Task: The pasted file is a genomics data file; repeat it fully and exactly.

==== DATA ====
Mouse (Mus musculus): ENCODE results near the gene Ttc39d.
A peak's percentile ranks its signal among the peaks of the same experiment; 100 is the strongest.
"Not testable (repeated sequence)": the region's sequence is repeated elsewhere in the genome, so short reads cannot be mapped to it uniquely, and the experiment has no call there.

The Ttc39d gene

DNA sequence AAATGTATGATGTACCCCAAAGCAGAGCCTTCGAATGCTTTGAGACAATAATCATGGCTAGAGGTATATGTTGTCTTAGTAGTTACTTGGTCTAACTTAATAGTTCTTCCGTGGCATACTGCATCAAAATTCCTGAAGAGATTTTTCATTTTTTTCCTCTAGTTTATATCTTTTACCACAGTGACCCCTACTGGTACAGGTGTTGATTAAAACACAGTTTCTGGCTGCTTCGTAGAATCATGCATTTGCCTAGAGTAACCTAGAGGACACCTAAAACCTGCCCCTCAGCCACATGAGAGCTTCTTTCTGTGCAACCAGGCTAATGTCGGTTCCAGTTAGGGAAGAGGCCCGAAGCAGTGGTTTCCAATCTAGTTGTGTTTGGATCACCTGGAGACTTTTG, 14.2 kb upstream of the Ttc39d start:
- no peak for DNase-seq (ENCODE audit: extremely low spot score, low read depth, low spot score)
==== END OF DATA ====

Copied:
Mouse (Mus musculus): ENCODE results near the gene Ttc39d.
A peak's percentile ranks its signal among the peaks of the same experiment; 100 is the strongest.
"Not testable (repeated sequence)": the region's sequence is repeated elsewhere in the genome, so short reads cannot be mapped to it uniquely, and the experiment has no call there.

The Ttc39d gene

DNA sequence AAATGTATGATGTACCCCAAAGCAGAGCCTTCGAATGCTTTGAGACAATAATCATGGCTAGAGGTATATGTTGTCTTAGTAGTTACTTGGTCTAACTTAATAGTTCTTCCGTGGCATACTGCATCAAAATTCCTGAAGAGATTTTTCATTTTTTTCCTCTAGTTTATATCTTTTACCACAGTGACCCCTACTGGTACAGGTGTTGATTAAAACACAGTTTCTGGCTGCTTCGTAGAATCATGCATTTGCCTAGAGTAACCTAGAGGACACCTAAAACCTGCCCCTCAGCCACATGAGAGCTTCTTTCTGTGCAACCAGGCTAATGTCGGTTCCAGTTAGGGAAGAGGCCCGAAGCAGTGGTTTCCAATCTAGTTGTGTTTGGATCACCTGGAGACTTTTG, 14.2 kb upstream of the Ttc39d start:
- no peak for DNase-seq (ENCODE audit: extremely low spot score, low read depth, low spot score)